On the CNBC morning show Squawk Box, Republican presidential hopeful Rick Perry made a claim on Texas job growth that sounded a lot like something we’ve checked before, with a twist.
Noting that Perry has said on the campaign trail that government doesn't create jobs, interviewer Andrew Ross Sorkin told the Texas governor that over Perry's 10-plus years as governor, his state's total number of government jobs had increased 19 percent, while the private sector saw only a 9 percent bump.
"How do you square that circle?" Sorkin asked.
Perry responded: "Well, our teachers in Texas are public employees, so we've had a huge influx of people into the state of Texas, so you have to have more teachers obviously to do that as well. But the private sector job creation over the last … 10 years has been 1 million jobs created, while this country lost 2.5 million. So we square that rather well with the rest of the country."
Perry made a similar claim about Texas job gains during the Sept 7, 2011, Republican presidential debate at the Reagan presidential library in California, although he didn't say he was talking specifically about the private sector. "When you look at what we have done over the last decade, we created 1 million jobs in the state of Texas," Perry said. "At the same time, America lost 2.5 million."
For instance, more than 20 states enjoyed net job gains over the same period, so the governor of any one of them could make a similar boast, leaving the misimpression that only his or her state gained jobs while the rest of the country lost jobs. For example, using the Perry campaign's methodology, Alaska created 43,700 jobs during Perry's time in the governor's office while the rest of America lost 1.4 million.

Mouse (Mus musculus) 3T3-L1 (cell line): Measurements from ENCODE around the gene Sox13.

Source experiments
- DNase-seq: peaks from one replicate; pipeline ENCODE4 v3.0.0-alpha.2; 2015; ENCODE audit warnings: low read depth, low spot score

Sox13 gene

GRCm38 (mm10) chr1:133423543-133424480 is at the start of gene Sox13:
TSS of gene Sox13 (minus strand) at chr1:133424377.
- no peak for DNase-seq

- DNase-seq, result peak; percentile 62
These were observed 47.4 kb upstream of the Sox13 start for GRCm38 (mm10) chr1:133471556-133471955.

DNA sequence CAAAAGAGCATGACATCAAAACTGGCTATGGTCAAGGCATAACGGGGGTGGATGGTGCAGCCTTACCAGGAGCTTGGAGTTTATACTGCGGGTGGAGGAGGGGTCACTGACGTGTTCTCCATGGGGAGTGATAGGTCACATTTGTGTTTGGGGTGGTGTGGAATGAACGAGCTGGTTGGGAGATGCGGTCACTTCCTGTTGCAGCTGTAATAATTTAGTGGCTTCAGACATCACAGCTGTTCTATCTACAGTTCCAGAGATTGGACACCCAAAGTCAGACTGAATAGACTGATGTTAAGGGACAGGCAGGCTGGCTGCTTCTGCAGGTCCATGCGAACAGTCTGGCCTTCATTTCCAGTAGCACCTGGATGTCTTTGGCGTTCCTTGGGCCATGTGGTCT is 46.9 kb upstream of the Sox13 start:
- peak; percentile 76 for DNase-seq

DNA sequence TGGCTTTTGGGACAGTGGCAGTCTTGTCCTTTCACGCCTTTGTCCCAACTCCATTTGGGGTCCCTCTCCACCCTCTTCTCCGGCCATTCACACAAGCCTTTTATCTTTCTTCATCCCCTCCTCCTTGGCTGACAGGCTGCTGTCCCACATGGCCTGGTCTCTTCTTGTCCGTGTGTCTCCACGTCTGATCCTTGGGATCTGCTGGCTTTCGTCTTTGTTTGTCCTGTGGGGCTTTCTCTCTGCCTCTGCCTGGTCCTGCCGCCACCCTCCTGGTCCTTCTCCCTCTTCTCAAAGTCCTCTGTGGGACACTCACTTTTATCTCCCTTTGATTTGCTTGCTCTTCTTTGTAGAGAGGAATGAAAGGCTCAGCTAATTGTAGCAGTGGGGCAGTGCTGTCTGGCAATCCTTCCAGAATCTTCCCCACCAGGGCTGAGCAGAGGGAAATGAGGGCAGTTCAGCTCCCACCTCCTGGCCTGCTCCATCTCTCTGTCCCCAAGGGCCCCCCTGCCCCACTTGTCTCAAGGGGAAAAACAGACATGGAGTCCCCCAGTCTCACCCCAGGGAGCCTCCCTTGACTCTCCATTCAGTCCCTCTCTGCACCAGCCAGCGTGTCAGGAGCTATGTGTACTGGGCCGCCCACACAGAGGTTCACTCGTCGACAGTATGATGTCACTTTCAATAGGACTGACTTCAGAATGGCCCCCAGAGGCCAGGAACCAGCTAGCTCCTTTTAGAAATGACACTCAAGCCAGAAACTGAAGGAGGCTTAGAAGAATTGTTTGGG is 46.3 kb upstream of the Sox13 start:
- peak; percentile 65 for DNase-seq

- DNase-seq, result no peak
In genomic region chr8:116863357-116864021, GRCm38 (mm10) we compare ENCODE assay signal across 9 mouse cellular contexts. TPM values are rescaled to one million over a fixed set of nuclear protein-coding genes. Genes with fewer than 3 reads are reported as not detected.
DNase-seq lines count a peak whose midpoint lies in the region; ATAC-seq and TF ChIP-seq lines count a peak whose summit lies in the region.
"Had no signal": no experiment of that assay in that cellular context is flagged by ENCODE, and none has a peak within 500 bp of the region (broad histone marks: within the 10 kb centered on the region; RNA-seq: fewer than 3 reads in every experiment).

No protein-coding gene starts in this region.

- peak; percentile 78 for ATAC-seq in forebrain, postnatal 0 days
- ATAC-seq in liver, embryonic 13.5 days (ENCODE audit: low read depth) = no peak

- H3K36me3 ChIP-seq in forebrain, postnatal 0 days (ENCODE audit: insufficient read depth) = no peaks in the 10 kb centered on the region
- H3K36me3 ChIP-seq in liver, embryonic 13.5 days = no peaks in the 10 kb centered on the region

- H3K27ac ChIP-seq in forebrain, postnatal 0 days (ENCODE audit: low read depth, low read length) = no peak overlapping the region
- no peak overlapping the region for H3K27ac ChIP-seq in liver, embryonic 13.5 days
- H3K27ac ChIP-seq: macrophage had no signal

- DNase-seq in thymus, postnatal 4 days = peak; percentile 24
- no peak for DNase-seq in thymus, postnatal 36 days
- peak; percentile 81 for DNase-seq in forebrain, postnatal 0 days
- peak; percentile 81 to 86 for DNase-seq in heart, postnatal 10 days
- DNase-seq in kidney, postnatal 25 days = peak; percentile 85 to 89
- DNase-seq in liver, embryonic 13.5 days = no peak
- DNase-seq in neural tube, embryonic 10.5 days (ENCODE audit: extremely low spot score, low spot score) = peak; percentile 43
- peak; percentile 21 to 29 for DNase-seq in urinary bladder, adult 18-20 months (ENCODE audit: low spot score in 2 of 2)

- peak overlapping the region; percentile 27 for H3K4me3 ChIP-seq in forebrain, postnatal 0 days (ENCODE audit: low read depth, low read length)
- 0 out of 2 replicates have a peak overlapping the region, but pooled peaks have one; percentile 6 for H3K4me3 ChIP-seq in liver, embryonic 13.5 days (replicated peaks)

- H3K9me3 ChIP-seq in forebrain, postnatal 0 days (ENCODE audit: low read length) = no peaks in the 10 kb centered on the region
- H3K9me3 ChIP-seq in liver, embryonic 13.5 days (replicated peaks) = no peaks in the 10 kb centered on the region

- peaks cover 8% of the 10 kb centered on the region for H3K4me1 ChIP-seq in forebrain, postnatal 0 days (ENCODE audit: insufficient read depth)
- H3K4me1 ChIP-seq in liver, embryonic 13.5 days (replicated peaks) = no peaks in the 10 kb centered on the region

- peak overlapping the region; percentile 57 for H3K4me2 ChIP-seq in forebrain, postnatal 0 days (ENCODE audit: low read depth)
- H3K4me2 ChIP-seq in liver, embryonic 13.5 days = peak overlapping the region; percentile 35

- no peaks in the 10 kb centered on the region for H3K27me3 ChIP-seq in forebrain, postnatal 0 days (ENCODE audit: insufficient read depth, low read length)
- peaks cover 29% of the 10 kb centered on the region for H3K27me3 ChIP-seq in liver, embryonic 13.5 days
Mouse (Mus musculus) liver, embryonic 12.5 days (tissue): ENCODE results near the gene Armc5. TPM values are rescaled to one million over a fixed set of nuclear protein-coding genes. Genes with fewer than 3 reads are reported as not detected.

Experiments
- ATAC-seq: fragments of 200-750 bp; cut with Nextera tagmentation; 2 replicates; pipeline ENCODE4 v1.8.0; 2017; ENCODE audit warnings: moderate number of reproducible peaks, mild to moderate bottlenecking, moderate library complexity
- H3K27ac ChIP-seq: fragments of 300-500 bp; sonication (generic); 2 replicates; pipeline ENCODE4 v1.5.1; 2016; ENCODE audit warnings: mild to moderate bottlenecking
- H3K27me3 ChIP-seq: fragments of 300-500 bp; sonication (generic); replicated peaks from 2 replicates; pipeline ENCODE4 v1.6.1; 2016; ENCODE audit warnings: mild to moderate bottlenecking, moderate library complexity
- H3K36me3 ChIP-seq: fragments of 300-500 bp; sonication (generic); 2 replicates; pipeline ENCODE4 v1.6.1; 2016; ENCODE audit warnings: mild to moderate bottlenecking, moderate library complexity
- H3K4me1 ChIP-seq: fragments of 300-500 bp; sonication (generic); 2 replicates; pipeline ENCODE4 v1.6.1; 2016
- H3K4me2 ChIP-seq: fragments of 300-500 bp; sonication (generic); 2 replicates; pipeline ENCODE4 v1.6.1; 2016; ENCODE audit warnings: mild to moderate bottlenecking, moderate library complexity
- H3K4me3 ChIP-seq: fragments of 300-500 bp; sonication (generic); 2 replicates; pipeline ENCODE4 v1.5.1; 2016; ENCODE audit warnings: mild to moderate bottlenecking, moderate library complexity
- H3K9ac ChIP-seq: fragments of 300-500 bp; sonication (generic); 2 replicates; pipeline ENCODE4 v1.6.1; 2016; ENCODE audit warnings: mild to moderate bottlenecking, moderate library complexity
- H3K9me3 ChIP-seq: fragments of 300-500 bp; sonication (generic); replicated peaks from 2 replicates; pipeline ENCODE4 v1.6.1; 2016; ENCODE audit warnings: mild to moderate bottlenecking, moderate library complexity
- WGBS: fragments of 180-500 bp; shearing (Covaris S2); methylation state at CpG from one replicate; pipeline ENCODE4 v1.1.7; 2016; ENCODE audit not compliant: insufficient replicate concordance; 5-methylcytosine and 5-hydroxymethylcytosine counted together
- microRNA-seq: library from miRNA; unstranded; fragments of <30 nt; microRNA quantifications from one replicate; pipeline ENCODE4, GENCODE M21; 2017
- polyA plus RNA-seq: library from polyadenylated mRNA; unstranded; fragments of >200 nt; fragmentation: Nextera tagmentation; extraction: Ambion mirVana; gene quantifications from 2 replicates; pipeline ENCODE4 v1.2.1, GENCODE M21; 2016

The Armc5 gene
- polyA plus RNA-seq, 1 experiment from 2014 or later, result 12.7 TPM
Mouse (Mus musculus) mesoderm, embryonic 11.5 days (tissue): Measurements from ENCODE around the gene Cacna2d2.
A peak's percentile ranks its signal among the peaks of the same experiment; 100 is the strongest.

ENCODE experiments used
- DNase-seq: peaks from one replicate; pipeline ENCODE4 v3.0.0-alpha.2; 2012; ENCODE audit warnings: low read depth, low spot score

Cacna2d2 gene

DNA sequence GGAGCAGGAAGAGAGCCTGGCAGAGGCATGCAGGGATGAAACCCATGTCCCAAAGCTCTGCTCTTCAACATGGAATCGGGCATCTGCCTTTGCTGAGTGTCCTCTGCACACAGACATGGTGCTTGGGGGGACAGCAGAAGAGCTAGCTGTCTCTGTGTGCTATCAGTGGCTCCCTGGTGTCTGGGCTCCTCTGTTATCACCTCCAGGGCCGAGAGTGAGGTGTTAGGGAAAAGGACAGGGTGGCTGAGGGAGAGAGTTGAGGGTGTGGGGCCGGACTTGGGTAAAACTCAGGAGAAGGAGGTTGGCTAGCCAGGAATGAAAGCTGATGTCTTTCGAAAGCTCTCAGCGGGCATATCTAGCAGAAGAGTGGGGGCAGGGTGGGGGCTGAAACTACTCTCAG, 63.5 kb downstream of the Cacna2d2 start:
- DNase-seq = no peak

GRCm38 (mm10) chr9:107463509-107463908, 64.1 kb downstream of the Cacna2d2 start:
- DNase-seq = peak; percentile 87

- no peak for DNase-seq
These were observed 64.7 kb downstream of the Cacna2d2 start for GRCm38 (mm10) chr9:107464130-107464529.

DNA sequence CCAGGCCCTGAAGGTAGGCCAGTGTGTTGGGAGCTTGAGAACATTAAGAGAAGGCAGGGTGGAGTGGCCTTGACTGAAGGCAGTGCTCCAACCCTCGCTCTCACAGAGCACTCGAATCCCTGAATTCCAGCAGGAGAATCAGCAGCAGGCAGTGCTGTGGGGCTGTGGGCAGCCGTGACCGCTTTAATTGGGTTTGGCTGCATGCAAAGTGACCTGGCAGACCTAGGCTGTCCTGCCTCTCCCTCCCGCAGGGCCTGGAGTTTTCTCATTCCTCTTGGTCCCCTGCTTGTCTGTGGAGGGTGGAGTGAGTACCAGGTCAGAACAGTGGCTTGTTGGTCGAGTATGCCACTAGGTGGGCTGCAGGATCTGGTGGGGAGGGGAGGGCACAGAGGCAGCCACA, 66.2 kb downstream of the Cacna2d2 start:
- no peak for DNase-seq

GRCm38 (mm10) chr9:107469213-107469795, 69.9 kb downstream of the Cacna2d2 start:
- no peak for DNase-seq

Also, the Texas economy was rocking before Perry became governor. And, generally, many are skeptical about how much influence governors have over their state's economy.
For this article, we wondered whether the roughly 1 million net increase in jobs in Texas during Perry's tenure all occurred in the private sector, as Perry told Sorkin.
Precisely, the number of jobs in Texas increased by nearly 1.1 million between December 2000 and July 2011. In the period, government sector employment grew by 286,000, according to federal Bureau of Labor Statistics data and agency economist Cheryl Abbot. The BLS data on government workers contains federal, state and local employees, including postal workers but excluding military personnel.
The Texas breakdown:
Federal government: Increase of 19,900 jobs
State government: Increase of 51,000
Local government: Increase of 215,100
Private industry was responsible for the rest of the state's net increase in jobs, or about 790,000 positions, 73 percent of the total.
According to the BLS data, the private sectors that experienced job increases during the 128-month period were education and health services (404,900 increase), categories that do not sweep in jobs in public schools or hospitals; leisure and hospitality (215,200); professional and business services (196,800); trade, transportation and utilities (107,300); mining and logging (99,200); financial activities (57,500); construction (17,600); and other (18,400).
Two sectors saw job decreases: manufacturing (233,400 drop) and information (91,100).
Perry cited a figure for private-sector jobs that he's previously used to describe total employment gains. That could lead close followers of his campaign with the misimpression that nearly all the job gains were in the private sector. To the contrary, government jobs represented about 27 percent of the total.
But even though Perry was off by 200,000, he was in the neighborhood on his million-jobs statement. We rate his statement Half True.